Natural remedies for asthma are among alternative therapies for easing asthma symptoms and severity. Some popular natural remedies for asthma are discussed below.
This breathing technique consists of shallow-breathing exercises to help asthmatics breathe easier. This technique is based on the principle that shallow breathing raises the level of carbon dioxide in the blood, which in turn helps asthmatics by widening the airways muscles. Buteyko breathing technique mimics pranayama, but has better results in decreasing the symptoms of asthma than pranayama. Exercising this technique relieves tension in the chest, abdomen, throat, diaphragm and shoulders thus, improving the breathing system. Through the continuous practice of Buteyko, asthmatics can control 90% of asthma symptoms and attacks. Additionally, they are required to take minimum prescribed medications.
Highly consumed fatty acids are omega-3 and omega-6. For asthmatics, omega -3 fatty acids are beneficial whereas omega-6 can worsen asthma. Omega-3 fatty acid calms the airways, thereby reducing the incidences of asthma symptoms and inflammation of the air passages. Sources of Omega-3 fatty acids are fish such as salmon, tuna and halibut, oils such as canola or olive oil, green leafy vegetables and walnuts. Omega-3 fatty acids are known as polyunsaturated fatty acids. The American Heart Association recommends asthmatics to eat fish (particularly fatty fish such as mackerel, lake trout, herring, sardines, albacore tuna and salmon) at least 2 times a week.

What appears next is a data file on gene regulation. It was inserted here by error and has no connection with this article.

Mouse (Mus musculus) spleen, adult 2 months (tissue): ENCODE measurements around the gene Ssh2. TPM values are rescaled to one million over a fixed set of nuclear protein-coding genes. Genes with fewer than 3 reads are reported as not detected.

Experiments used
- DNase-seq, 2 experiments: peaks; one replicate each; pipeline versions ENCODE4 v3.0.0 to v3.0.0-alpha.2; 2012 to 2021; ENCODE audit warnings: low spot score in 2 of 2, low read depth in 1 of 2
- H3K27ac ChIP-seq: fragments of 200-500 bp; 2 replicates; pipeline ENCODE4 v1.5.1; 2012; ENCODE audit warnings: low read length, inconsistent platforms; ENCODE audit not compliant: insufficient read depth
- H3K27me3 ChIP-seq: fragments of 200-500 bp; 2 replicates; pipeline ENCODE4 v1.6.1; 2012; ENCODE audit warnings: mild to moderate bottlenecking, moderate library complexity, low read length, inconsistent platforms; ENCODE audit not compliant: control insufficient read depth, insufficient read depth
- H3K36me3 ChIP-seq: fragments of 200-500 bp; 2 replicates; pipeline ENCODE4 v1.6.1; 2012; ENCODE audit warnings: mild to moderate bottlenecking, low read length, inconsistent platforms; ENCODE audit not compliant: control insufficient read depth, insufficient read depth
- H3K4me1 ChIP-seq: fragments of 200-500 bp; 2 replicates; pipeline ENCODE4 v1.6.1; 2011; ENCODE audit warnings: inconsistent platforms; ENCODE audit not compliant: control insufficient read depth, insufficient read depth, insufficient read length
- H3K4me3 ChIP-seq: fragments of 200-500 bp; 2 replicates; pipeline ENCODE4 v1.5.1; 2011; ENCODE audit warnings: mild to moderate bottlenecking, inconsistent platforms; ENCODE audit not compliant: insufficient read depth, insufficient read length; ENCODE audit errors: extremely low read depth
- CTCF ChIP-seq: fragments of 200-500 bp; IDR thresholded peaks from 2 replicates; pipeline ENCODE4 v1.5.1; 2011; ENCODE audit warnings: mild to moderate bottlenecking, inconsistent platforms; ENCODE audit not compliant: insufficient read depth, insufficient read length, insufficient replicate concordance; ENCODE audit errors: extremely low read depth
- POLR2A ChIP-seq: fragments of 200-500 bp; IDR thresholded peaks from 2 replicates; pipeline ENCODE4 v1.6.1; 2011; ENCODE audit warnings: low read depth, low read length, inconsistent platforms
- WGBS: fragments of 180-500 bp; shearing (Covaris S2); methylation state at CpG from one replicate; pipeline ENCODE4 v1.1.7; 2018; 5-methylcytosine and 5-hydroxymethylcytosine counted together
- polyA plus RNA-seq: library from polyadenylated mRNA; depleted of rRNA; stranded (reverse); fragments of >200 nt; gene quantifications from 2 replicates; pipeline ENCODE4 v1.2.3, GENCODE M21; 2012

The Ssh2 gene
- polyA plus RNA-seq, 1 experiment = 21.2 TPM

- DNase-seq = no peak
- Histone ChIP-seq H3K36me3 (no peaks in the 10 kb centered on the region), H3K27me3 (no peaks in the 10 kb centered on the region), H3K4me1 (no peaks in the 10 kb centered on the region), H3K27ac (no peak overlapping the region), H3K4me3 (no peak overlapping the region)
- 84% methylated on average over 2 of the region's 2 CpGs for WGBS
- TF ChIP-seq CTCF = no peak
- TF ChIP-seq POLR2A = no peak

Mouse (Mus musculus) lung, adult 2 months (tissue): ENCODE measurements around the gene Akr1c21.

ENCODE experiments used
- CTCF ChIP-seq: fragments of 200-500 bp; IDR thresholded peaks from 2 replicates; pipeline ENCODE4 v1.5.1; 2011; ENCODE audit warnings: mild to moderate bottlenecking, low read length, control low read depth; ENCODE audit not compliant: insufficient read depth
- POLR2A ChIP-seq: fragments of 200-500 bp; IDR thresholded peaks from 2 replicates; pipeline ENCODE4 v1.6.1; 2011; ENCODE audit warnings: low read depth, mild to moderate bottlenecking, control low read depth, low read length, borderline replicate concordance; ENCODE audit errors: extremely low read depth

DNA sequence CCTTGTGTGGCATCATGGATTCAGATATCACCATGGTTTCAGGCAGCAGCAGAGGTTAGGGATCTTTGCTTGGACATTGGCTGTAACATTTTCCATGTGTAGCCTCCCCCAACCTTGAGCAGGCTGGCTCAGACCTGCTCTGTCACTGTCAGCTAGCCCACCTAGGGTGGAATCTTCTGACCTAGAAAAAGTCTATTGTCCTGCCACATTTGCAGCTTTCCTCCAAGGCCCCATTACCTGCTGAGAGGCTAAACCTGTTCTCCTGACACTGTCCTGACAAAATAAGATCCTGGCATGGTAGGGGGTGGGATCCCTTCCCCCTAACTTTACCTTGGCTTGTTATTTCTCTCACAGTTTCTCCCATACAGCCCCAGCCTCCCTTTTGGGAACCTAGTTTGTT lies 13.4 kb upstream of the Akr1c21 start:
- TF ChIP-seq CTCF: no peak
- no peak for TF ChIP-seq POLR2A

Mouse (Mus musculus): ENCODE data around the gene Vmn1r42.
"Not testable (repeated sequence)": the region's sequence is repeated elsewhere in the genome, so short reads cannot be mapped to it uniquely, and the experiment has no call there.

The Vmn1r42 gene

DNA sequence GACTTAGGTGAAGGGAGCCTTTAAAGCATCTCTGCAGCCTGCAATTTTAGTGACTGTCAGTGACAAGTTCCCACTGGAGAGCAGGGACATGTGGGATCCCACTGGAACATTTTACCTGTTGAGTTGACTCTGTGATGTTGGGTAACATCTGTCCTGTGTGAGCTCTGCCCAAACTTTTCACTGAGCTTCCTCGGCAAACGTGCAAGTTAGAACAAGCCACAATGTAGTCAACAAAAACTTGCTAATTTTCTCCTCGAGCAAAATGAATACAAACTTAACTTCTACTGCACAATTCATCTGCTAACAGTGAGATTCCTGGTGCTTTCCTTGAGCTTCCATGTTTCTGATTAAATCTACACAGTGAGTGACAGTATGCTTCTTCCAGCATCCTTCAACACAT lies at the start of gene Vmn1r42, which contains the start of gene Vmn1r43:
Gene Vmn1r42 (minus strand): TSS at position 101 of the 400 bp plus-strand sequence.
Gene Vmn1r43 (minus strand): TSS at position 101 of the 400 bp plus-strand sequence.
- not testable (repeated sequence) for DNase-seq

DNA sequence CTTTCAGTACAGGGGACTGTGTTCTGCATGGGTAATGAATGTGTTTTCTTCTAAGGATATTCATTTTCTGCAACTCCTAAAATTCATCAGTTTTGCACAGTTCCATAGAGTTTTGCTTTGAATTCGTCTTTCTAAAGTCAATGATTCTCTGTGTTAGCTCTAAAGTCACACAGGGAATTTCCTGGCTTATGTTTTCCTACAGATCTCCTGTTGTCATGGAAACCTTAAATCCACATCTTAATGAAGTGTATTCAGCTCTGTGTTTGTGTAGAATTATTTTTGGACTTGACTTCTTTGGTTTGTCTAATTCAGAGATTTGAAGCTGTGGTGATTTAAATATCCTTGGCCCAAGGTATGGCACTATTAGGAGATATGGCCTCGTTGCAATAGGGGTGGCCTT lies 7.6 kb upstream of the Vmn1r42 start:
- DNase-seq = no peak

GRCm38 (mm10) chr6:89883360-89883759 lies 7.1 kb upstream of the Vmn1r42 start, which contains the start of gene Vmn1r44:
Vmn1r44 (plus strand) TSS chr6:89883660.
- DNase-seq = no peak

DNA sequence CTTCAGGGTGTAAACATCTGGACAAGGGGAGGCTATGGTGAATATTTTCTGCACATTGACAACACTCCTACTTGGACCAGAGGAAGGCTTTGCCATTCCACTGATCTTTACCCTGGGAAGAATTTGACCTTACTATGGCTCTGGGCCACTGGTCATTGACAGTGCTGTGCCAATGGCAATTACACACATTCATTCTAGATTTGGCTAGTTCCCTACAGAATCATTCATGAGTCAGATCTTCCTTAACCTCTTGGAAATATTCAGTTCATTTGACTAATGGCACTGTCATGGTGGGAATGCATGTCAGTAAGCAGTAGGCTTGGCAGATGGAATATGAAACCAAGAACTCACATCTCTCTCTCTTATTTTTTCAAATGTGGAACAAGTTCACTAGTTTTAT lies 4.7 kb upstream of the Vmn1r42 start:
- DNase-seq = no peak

Greater intake of tomatoes, carrots and leafy vegetables helps in lowering the occurrence of asthma attack. The saying ‘an apple a day keeps the doctor away’ is suitable for asthmatics as high consumption of apples may protect against asthma. A study done by University of Cambridge found that asthma symptoms in adults are associated with a low dietary intake of fruits, vitamin C and manganese. Daily intake of fruits since childhood cuts down the risk of asthma in later life.
Found in Europe, Asia and North America, butterbur is a perennial shrub. It contains petasin and isopetasin that are believed to relieve smooth muscle spasm and have an anti-inflammatory effect. A study examined that use of butterbur decreases the number, duration and severity of asthma attacks. Butterbur comes from the family of ragweed plant and therefore, people who are allergic to ragweed, marigold, daisy or chrysanthemum should not consume butterbur. Some reported side effects of butterbur are indigestion, headache, fatigue, nausea, vomiting, diarrhoea or constipation. Butterbur is not advisable for pregnant or breastfeeding women, children or people with kidney or liver disease.
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